Certolizumab pegol

Compound Name:Certolizumab pegolMolecular Target:TNFaMolecular Structure:humanized, recombinant Fab' fragment conjugated to polyethylene glycol moietyLicensed Indication:Crohn's disease, Rheumatoid arthritis, Psoriatic arthritis, Ankylosing spondylitisManufacturer and/or Distributor:UCB PharmaInitial FDA Approval:2008Summary:

Certolizumab pegol (CZP) is a humanized, recombinant Fab' fragment of a high affinity anti-tumor necrosis factor alpha (TNFa) monoclonal antibody that has been conjugated to polyethylene glycol (“PEGylated”) to prolong the compound’s elimination half-life. CZP targets both the soluble and membrane-bound forms of TNFα. Due to the absence of the Fc portion of the antibody, in vitro studies show that CZP does not fix complement, trigger antibody-dependent cell-mediated toxicity, induce neutrophil degranulation, or induce apoptosis in human peripheral blood monocytes or lymphocytes.


CZP is self-administered as a subcutaneous injection and is available as a lyopholized powder and in 200mg/mL prefilled syringes.


In April 2008, CZP was approved in the United States for treatment of moderately to severely active Crohn’s disease in patients with an inadequate response to conventional therapy. Pre-licensing studies included the 'PRECISE 1' and 'PRECISE 2' trials: In the Precise 1 study, a “modest improvement” in response, but not remission, was reported. In the Precise 2 study, a continuation study for responders of the Precise 1 study, maintenance treatment with CZP resulted in an increased likelihood of remission at 26 weeks.


In May 2009, CZP was FDA-approved for treatment of moderately to severely active rheumatoid arthritis (RA). In clinical trials of patients with inadequate responses to DMARDs, including methotrexate, CZP as monotherapy (FAST4WARD) and CZP plus methotrexate (MTX) (RAPID 1 and 2) significantly improved the signs and symptoms of RA and RA disease activity, and CZP plus MTX significantly inhibited the progression of radiographic joint damage.


In September 2013, CZP was FDA-approved for treatment of adult patients with active psoriatic arthritis (PsA). In patients with active and progressive adult-onset PsA, with or without prior anti-TNFa exposure, CZP improved clinical and radiographic disease progression, as measured by ACR20 score (RAPID-PsA study).


In October 2013, CZP was FDA-approved for treatment of adults with active ankylosing spondylitis (AS). Approval was based on data from a phase 3 study (RAPID-axSpA) of patients with active axial spondyloarthritis, the majority of which had AS. Improvement in signs and symptoms of AS, as measured by ASAS20 score, were seen at 12 weeks in patients receiving CZP compared with placebo.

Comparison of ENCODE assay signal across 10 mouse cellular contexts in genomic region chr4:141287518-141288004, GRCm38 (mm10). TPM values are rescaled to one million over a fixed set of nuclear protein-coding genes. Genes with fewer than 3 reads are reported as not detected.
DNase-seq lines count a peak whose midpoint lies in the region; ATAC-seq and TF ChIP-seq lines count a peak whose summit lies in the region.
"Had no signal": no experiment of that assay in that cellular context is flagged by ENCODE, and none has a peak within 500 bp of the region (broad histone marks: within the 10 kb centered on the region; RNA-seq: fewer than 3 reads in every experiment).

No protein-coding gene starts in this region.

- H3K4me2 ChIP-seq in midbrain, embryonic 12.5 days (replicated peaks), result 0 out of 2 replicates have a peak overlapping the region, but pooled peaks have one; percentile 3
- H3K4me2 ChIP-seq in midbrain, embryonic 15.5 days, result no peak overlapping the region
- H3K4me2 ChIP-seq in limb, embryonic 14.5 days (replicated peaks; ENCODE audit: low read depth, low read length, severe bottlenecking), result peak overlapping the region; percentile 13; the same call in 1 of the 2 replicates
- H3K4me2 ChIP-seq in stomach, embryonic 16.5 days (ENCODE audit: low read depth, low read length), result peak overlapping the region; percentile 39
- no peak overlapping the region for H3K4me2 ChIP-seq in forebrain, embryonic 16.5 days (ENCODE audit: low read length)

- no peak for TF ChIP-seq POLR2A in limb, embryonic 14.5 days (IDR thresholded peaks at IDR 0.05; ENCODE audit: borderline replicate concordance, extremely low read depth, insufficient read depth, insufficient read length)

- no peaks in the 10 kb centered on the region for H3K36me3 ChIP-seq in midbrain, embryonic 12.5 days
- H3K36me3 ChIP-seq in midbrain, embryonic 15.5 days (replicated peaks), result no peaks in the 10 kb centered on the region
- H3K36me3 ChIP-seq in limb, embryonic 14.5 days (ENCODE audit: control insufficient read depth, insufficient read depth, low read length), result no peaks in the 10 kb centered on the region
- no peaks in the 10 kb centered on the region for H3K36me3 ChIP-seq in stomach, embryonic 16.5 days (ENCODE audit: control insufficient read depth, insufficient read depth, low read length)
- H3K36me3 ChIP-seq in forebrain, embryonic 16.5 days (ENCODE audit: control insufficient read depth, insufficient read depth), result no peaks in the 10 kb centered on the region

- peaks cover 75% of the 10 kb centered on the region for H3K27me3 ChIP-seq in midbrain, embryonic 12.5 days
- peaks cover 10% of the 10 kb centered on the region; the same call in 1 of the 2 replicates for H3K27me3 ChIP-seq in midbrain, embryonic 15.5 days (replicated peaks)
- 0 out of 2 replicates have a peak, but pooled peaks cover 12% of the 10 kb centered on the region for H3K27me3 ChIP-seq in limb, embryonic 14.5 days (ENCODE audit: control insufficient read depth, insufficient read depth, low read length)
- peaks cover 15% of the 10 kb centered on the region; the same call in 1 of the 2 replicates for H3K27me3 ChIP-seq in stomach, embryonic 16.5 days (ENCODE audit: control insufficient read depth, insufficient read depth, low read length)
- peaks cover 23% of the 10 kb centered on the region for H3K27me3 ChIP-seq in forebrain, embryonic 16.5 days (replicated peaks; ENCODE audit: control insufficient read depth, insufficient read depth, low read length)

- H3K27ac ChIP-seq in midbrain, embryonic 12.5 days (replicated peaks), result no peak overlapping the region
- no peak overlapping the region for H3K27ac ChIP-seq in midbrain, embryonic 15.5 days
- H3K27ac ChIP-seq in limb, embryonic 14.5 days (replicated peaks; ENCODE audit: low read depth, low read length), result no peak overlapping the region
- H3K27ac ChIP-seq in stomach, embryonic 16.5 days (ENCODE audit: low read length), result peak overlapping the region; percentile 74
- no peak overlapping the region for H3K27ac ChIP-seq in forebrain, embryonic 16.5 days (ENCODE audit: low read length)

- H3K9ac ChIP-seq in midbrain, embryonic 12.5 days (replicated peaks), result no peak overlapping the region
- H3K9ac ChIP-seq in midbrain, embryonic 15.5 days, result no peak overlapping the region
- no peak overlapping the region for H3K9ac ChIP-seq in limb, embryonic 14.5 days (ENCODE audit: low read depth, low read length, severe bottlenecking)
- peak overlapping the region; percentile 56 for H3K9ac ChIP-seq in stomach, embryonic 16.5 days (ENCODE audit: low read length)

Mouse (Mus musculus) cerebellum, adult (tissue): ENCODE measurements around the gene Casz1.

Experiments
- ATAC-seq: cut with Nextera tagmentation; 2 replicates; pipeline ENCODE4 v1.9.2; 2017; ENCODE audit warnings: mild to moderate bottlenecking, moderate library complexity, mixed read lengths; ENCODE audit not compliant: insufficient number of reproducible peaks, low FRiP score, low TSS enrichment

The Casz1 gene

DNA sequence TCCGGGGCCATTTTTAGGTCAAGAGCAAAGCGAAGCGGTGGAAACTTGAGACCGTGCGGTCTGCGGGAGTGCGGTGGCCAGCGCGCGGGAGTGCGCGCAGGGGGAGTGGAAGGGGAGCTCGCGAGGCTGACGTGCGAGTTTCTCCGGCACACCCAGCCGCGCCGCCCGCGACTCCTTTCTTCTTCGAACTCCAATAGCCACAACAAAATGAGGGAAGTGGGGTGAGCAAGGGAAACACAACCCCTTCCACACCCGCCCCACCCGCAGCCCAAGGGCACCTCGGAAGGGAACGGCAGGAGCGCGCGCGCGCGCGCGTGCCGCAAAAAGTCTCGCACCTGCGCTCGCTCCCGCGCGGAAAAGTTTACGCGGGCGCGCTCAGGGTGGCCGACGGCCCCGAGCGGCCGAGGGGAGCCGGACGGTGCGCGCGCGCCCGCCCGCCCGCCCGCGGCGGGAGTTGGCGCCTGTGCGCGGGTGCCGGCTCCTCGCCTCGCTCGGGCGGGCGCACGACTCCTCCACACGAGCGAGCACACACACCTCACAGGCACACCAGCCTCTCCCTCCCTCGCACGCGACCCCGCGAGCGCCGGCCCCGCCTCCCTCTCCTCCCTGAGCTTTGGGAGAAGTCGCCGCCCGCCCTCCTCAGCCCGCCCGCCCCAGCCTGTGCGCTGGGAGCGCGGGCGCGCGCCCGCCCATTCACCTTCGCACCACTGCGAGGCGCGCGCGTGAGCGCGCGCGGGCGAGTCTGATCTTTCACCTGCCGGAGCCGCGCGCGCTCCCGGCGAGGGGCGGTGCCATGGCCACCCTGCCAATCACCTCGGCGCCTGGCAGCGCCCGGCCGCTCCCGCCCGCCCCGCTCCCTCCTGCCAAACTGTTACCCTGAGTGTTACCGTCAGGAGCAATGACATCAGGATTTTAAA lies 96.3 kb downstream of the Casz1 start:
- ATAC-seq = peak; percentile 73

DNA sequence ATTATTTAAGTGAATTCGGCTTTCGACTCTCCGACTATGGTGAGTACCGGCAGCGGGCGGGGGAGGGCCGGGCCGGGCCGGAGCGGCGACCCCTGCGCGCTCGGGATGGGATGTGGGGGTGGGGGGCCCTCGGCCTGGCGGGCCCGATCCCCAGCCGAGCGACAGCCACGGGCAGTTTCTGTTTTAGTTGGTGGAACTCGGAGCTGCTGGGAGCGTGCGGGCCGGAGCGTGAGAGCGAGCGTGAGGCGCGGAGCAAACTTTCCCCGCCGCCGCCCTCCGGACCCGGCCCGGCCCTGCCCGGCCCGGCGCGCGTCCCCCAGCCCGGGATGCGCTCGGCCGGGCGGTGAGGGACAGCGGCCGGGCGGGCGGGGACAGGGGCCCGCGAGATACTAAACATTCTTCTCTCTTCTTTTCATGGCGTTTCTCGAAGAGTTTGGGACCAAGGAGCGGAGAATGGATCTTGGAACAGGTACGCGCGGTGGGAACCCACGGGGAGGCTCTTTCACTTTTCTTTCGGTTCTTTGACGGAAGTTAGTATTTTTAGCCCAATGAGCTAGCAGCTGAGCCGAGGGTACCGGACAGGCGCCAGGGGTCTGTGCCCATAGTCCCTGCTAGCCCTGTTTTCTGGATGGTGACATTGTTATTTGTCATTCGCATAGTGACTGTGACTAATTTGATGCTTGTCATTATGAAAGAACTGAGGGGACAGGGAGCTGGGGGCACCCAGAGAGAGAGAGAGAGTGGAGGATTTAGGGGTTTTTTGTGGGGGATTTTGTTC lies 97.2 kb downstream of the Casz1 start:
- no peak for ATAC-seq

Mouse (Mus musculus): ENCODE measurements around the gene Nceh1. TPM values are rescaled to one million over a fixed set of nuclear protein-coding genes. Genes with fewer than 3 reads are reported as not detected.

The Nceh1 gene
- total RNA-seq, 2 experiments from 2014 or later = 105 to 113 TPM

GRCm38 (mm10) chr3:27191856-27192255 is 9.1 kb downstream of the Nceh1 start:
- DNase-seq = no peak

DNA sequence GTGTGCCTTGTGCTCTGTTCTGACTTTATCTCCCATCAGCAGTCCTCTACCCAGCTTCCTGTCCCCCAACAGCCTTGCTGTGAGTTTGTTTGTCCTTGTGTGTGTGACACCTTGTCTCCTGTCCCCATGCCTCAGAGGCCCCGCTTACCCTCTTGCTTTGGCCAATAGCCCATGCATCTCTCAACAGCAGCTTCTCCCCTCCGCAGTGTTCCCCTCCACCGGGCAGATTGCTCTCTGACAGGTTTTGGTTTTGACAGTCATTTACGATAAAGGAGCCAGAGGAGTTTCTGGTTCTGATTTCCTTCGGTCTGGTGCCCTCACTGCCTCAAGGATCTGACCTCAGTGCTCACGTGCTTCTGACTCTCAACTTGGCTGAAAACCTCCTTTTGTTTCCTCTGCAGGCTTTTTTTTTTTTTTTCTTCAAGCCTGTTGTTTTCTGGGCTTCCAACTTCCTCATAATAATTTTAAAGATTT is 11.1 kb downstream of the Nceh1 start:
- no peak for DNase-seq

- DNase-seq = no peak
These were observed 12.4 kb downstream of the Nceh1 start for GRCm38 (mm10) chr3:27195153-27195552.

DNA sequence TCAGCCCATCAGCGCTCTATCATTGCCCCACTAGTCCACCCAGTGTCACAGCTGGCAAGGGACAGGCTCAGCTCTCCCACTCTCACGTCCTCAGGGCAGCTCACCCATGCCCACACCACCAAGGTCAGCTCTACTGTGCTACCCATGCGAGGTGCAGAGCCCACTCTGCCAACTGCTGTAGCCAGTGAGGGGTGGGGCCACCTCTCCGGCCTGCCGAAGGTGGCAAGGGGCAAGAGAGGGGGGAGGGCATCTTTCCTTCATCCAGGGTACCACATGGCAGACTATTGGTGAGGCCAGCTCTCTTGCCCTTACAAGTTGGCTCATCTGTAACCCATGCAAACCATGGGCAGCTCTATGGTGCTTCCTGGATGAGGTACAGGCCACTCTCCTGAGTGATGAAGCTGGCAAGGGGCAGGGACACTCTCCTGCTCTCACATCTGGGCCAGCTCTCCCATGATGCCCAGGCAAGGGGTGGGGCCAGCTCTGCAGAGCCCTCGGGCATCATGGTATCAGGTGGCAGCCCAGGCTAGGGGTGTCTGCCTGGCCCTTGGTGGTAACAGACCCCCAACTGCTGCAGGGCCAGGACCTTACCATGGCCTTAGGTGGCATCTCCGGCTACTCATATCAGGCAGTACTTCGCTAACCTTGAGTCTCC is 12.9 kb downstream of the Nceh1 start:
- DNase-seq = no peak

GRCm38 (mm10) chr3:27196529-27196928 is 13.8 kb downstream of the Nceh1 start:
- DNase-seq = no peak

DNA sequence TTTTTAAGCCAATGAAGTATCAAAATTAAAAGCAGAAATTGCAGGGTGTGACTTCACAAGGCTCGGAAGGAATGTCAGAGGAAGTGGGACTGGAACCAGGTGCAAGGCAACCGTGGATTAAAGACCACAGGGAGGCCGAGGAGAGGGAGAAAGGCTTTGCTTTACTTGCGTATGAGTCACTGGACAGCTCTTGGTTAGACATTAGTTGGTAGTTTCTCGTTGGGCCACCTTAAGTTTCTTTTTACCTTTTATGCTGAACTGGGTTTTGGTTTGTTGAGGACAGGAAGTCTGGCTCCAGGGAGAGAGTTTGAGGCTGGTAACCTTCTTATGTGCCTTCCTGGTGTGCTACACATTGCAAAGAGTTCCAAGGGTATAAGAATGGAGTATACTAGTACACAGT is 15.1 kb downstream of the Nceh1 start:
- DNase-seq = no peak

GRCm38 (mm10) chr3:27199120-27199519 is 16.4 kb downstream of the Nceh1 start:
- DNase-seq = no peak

The major safety concerns related to CZP use mirror those of other TNFa inhibitors, including increased risk of serious infection (e.g., tuberculosis, bacterial sepsis, invasive fungal and/or other opportunistic infections), increased risk of malignancy (e.g., lymphoma, skin cancer), and risk of Hepatitis B reactivation. As such, prior to initiating CZP therapy, testing for active/latent tuberculosis and Hepatitis B infection is recommended. In addition, periodic skin examinations are recommended for all patients, particularly those with risk factors for skin cancer. Other reported adverse effects include hypertension, congestive heart failure, demyelinating disease, autoantibody formation and sarcoidosis.


CZP is not recommended for use with other biologics, including (but not limited to) abatacept, anakinra, natalizumab, rituximab and other TNFa inhibitors. In addition, live vaccines should be withheld during therapy with CZP. CZP is classified as Pregnancy Category B.


Prescribing information

  1. Sandborn WJ, Feagan BG, Stoinov S, Honiball PJ, Rutgeerts P, Mason D, et al. Certolizumab pegol for the treatment of Crohn's disease. N Engl J Med. 2007 Jul 19;357(3):228-238. http://www.ncbi.nlm.nih.gov/pubmed/?term=17634458
  2. Schreiber S, Colombel JF, Bloomfield R, Nikolaus S, Scholmerich J, Panes J, et al. Increased response and remission rates in short-duration Crohn's disease with subcutaneous certolizumab pegol: an analysis of PRECiSE 2 randomized maintenance trial data. Am J Gastroenterol. 2010 Jul;105(7):1574-1582. http://www.ncbi.nlm.nih.gov/pubmed/?term=20234346
  3. Mease PJ. Certolizumab pegol in the treatment of rheumatoid arthritis: a comprehensive review of its clinical efficacy and safety. Rheumatology (Oxford). 2011 Feb;50(2):261-270. http://www.ncbi.nlm.nih.gov/pubmed/?term=20871129
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  6. Olivieri I, D'Angelo S, Palazzi C, Padula A. Advances in the management of psoriatic arthritis. Nat Rev Rheumatol. 2014 Sep;10(9):531-42. http://www.ncbi.nlm.nih.gov/pubmed/25003762
  7. Landewé R, Braun J, Deodhar A, Dougados M, Maksymowych WP, Mease PJ, et al. Efficacy of certolizumab pegol on signs and symptoms of axial spondyloarthritis including ankylosingspondylitis: 24-week results of a double-blind randomised placebo-controlled Phase 3 study. Ann Rheum Dis. 2014 Jan;73(1):39-47. http://www.ncbi.nlm.nih.gov/pubmed/24013647
  8. Atsumi T, Yamamoto K, Takeuchi T, Yamanaka H, Ishiguro N et al. The first double-blind, randomised, parallel-group certolizumab pegol study in methotrexate-naive early rheumatoid arthritis patients with poor prognostic factors, C-OPERA, shows inhibition of radiographic progression. Ann Rheum Dis. 2016 Jan;75(1):75-83. http://www.ncbi.nlm.nih.gov/pubmed/26139005